As the largest resource of information specific to women's brain health, we are sure you will find what you are looking for, and promise that you will discover new information.
Published on: February 4, 2020
by Women’s Brain Health Initiative:
Beverley Burdeyney is an active 79-year old personal fitness trainer and lifestyle dynamo who does not believe in “quick” fixes, but rather a long-term common sense approach to achieving and maintaining good health. Prevention, she says, is the key word to optimizing one’s health.
Beverley has developed an innovative program using ordinary balloons as resistance tools for engaging in core-strengthening exercises. She calls her program “Balloonology” – a unique, balanced series of simple and effective exercises using balloons for physical fitness, body rehabilitation, mindfulness, and relaxation. Individuals, both young and old, can benefit by participating in any one of the appropriate programs.
“With the balloons, I have created revolutionary, safe, simple, sequential, and effective techniques and movements that can be done in a lying, sitting, or standing position,” explained Beverley. “These techniques not only keep upright the entire spinal column and neck, but also reinforce and strengthen the core of the body. These exercises are most complementary and compatible with the body.”
Beverley’s mantra is “life is a challenge, but life is a gift.” She comes by that mantra honestly, having faced some significant health adversity.
Beverley was born with a variety of congenital conditions, including spina bifida (L3-L5), upper back scoliosis, and unequal and unbalanced hips. All ailments left her with misaligned and misshaped legs of two different lengths. A number of years ago, she experienced a significant fall that left her with a twisted body and a slight hairline fracture to her hip. The years of pain that Beverley endured, together with her time in a wheelchair and being in a body cast, motivated her search for alternative treatment solutions.
Beverley began to think outside the box, beyond what her family doctor or orthopedic specialists recommended, and came up with a creative solution that was not reliant on medication.
While attending a birthday celebration in a room filled with balloons, she began developing her idea for Balloonology.
Dr. Howard Winston, the Medical Director of the Centre for Health and Sports Medicine, fully endorses Beverley’s Balloonology therapy. “There’s different types of exercises – there’s isometric, isotonic, and isokinetic – and this is more of an isometric exercise, so you’re not going to see much motion, but certainly the muscles are working, and that’s what I like about it.”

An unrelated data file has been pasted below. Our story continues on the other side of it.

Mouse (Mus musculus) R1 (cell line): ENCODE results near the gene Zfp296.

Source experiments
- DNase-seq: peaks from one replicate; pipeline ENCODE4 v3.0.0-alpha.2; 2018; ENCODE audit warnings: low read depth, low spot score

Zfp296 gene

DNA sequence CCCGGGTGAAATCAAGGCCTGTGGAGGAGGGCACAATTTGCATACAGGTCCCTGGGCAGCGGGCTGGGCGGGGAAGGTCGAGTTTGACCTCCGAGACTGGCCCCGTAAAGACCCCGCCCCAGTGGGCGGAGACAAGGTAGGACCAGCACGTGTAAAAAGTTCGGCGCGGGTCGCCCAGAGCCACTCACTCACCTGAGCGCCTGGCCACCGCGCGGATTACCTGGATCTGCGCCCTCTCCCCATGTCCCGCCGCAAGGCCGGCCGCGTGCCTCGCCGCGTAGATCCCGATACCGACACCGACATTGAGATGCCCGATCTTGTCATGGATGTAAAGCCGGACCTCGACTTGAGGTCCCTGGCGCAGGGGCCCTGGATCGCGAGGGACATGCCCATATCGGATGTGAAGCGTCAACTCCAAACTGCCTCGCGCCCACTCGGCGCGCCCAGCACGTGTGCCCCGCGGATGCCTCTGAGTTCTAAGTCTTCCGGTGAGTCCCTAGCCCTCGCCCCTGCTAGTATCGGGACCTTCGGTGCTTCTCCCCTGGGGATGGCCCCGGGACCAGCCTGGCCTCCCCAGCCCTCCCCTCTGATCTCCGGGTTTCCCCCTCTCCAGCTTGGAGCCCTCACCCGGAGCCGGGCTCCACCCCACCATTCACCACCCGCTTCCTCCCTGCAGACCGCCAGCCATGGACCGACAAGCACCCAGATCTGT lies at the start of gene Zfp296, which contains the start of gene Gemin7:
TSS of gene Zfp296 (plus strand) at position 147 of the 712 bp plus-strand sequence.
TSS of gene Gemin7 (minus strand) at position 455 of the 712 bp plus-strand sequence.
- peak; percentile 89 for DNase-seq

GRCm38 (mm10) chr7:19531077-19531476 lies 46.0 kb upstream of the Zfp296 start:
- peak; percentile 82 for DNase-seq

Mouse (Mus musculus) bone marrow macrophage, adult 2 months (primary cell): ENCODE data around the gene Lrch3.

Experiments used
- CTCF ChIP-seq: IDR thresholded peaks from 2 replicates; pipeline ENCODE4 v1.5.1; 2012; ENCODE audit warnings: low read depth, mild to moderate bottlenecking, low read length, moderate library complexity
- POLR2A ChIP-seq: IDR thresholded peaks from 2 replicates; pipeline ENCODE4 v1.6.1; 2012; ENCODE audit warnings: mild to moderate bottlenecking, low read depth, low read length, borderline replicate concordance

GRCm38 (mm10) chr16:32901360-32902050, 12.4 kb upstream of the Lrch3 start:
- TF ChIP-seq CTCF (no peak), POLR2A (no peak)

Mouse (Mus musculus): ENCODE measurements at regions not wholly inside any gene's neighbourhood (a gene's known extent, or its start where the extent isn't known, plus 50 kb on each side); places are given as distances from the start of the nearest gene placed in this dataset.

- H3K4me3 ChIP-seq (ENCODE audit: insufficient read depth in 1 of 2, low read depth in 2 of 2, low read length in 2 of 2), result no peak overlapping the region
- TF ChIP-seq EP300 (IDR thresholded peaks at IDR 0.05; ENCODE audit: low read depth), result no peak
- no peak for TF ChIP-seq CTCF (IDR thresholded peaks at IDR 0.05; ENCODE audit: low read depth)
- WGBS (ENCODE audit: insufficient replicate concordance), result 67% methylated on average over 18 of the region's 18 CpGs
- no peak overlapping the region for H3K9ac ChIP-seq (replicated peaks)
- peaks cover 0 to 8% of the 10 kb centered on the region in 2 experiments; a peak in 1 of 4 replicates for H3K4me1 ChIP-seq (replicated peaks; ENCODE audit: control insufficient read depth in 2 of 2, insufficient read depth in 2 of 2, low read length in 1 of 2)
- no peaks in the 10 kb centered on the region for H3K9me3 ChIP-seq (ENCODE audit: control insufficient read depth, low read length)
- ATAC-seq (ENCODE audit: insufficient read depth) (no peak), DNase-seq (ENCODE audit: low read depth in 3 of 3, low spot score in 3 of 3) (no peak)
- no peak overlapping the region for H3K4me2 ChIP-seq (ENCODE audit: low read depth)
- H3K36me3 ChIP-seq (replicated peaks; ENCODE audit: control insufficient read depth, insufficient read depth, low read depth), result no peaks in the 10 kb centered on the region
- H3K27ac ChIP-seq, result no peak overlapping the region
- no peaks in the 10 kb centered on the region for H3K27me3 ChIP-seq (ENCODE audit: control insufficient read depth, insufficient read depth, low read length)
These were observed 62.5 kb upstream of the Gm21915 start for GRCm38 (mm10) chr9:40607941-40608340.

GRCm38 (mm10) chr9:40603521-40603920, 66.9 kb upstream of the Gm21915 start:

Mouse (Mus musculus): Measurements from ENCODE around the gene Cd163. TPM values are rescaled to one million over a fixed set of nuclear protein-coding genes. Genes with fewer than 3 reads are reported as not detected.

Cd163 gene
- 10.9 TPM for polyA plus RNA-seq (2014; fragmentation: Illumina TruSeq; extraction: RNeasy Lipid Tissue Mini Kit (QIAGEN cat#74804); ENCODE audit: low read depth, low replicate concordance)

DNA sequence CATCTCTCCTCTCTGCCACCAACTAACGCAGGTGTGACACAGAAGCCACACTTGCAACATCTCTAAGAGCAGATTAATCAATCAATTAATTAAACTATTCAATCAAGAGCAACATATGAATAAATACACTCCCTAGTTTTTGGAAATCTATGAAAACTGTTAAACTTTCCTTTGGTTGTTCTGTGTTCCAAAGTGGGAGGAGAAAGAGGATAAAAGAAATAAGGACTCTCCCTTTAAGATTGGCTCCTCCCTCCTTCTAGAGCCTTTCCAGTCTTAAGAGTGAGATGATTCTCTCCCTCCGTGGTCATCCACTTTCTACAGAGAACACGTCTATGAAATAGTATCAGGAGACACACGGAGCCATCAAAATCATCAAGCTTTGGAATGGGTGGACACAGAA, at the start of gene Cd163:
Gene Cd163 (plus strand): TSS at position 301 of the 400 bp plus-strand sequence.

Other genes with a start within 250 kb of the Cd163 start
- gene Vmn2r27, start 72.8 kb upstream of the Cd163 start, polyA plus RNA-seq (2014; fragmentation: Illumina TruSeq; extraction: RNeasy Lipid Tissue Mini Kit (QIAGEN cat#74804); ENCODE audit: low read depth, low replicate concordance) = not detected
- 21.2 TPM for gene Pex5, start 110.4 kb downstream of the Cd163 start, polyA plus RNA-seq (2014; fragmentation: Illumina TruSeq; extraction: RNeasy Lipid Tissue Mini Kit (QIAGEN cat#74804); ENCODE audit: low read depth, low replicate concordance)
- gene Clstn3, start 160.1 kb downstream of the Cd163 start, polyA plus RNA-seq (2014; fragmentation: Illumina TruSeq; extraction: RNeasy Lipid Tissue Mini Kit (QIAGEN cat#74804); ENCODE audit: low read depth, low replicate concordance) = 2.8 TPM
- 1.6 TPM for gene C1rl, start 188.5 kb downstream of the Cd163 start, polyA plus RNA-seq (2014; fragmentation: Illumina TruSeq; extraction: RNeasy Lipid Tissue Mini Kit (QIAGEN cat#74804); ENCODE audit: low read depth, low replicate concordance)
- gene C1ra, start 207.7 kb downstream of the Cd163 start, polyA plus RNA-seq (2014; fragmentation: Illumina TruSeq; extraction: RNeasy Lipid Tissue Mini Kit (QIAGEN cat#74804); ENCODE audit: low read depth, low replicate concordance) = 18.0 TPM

Many of Beverley’s clients credit her program with being innovative in helping them restore health and well-being. They appreciate the simplicity of using the balloons and love that the exercises can be tailored to their own pace and schedule. The program does not require a gym, equipment, or supervision. And, most importantly, no matter what your ailment or age, the exercises can benefit everyone.
Her clients also agree that the older Beverley gets, the more extraordinary she is, and it does not seem like she is interested in slowing down. “I have been blessed with a rewarding and interesting life. Above all, I kept myself vertical, functional, and am still striving to help others.”
Beverley professes that a balanced life requires “practicing good nutrition and performing a sensible exercise program daily. Just move and move more, but also rest, relax, and cultivate a sense of purpose, gratitude, and joy. Gratitude reinforces power, peace, and purpose.”
One of the simplest exercises for those who sit for long periods of time can be tried at home or at the office.
For greater impact, an additional balloon can be placed behind the back in between the shoulder blades (or behind the neck if in a chair with a high back rest). For a live demonstration of this exercise, visit http://bit.ly/balloonology.
One should always check with a health care professional before beginning any exercise program.
Source: MIND OVER MATTER V9
Although it’s normal for brainpower to decline as people age, it’s not inevitable, studies show. Some people remain cognitively sharp into their 80s, 90s, and beyond, defying the common assumption that cognitive decline is a...
Physical pain is unpleasant, yet it’s vital for survival because it’s a warning that your body is in danger. It tells you to take your hand off a hot burner...
It is with tremendous sadness that we mourn the loss of our Founding Board Member and dear friend Ken Aber, a beautiful soul, full of love, creativity, and generosity. Ken’s commitment to his craft was...
The material presented through the Think Tank feature on this website is in no way intended to replace professional medical care or attention by a qualified practitioner. WBHI strongly advises all questioners and viewers using this feature with health problems to consult a qualified physician, especially before starting any treatment. The materials provided on this website cannot and should not be used as a basis for diagnosis or choice of treatment. The materials are not exhaustive and cannot always respect all the most recent research in all areas of medicine.